Raftery Remembered – Frank McNally on two contrasting tributes to the Bard of Kiltimagh
Sculpture of Antoine Ó Raifteirí in Craughwell, Co Galway
Of all the tributes and monuments to the memory of the poet Antoine Ó Raifteirí (1779-1835), the one that might have surprised him most was his cameo appearance in a landmark 20th-century novel about lesbianism.
Radclyffe Hall’s The Well of Loneliness (1928) made literary history for its considered treatment of female homosexuality. Although far from graphic, it was the subject of a moral crusade in Britain, led by the Sunday Express, whose editor wrote that he would rather give young readers “a phial of Prussic acid” than the book.
In the US, meanwhile, it had to be defended against obscenity charges by Morris Ernst, the same man who a few years later would also get the ban on Ulysses lifted.
The novel is set in an upper-class milieu of late-Victorian England, so Raftery does not feature in person. But a hunting horse of that name does, bought from Ireland by the heroine’s doting father, and helping establish her character as a tomboy (with a Joycean twist, she is called “Stephen”).
Here’s how Hall explains the horse’s name: “The hunter, when he came, was grey-coated and slender, and his eyes were as soft as an Irish morning, and his courage was as bright as an Irish sunrise, and his heart was as young as the wild heart of Ireland, and his name was sweet on the tongue as you spoke it – being Raftery, after the poet. Stephen loved Raftery and Raftery loved Stephen. It was love at first sight and they talked to each other for hours [...] not in Irish or English but in a quiet language having very few words [...] And Raftery said: ‘I will carry you bravely, I will serve you all the days of my life.’ And she answered: ‘I will care for you night and day, Raftery – all the days of your life.’”
Which she duly does, throughout her teenage and early adult years, until the horse is a frail, suffering 18-year-old, whereupon – spoiler alert – she also takes care of him, as she sees it, with a revolver.
I don’t know if Hall knew this, but by some accounts, the death of a horse was also a pivotal event in the two-legged Raftery’s life. After losing his sight in childhood from smallpox, he worked as a stable boy for a local landlord, Frank Taafe of Killeaden House, who also acted as his early patron.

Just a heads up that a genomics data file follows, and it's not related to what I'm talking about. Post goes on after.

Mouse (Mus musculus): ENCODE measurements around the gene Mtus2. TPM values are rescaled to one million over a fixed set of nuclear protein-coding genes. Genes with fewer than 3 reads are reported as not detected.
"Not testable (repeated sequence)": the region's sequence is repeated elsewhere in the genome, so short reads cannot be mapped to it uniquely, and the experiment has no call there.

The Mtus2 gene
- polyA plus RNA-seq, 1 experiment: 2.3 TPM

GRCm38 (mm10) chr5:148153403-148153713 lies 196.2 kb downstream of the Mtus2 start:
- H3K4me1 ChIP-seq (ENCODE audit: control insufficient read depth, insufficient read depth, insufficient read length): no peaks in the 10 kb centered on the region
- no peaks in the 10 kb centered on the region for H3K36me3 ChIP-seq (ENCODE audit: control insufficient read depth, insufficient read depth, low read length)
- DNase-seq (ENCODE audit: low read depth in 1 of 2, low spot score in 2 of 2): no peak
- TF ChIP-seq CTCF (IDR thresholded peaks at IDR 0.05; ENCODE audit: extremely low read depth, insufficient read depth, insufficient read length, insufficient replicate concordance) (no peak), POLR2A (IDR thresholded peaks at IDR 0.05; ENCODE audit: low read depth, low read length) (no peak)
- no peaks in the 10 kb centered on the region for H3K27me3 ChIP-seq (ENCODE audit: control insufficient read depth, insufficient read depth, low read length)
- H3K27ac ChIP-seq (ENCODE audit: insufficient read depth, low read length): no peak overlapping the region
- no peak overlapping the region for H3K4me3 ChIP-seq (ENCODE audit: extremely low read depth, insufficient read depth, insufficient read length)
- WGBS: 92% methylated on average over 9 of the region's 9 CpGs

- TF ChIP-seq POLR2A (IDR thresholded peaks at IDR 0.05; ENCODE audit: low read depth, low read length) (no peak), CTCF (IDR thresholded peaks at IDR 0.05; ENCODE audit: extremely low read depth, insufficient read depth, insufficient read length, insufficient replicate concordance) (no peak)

Raftery enjoyed happy years there. But according to Douglas Hyde, who researched the bard’s life and collected what he could of his oral verse, the relationship ended after Raftery was implicated in the loss of a much-valued horse. Taafe had sent him and another man out one night to get whiskey, but they recklessly rode the horse into a boghole, where it broke its neck or drowned.
Banished from Killeaden, the hard-drinking Raftery was thereafter condemned to an itinerant life, much of it in Galway, performing for audiences little richer than he was. As he writes in Mise Raifteirí an File: “Look at me now/My back to the wall,/Playing music/To empty pockets.”
That banishment may also haunt another of his most famous poems, the one entitled variously “Song of Mayo”, “Song of Killeaden”, or just “Cill Aodáin”, although also known to many by its opening line.
Hyde suggested it may have been written as an attempt to get back into Taafe’s good books. But the latter didn’t like the crude way Killeaden was name-checked (“Cill Aodáin an baile a bhfásann gach ní ann”/Killeaden’s a place wherein all good things flourish”), nor the fact that it was relegated to the last verse. The sponsorship was not renewed.
Raftery failed to make it back to Mayo at the end of his days. He died in and is buried near Craughwell, Co Galway, where no less a poet that WB Yeats helped erect the memorial stone. But maybe the tribute he would most have enjoyed is the continued existence in popular memory of his love-song to Killeaden, which for many Irish people is an enduring relic of national school.
With its theme of longer evenings, and planning for the year ahead, it’s guaranteed an outing on today’s date, especially, which we romantics continue to regard as the first day of spring, whatever the weather forecast says: “Anois teacht an earraigh/Beidh an lá ag dul chun síneadh,/Is tar éis na féil Bríde/Ardóidh mé mo sheol./Ó chuir mé i mo cheann é/Ní chónóidh mé choíche/Go seasfaidh mé síos/I lár Chontae Mhaigh Eo.” ( Now with spring’s arrival, the day will be lengthening, and after St Bridget’s Day I’ll raise my sail. Since I put it into my head I’ll never stay put until I stand down in the centre of Mayo).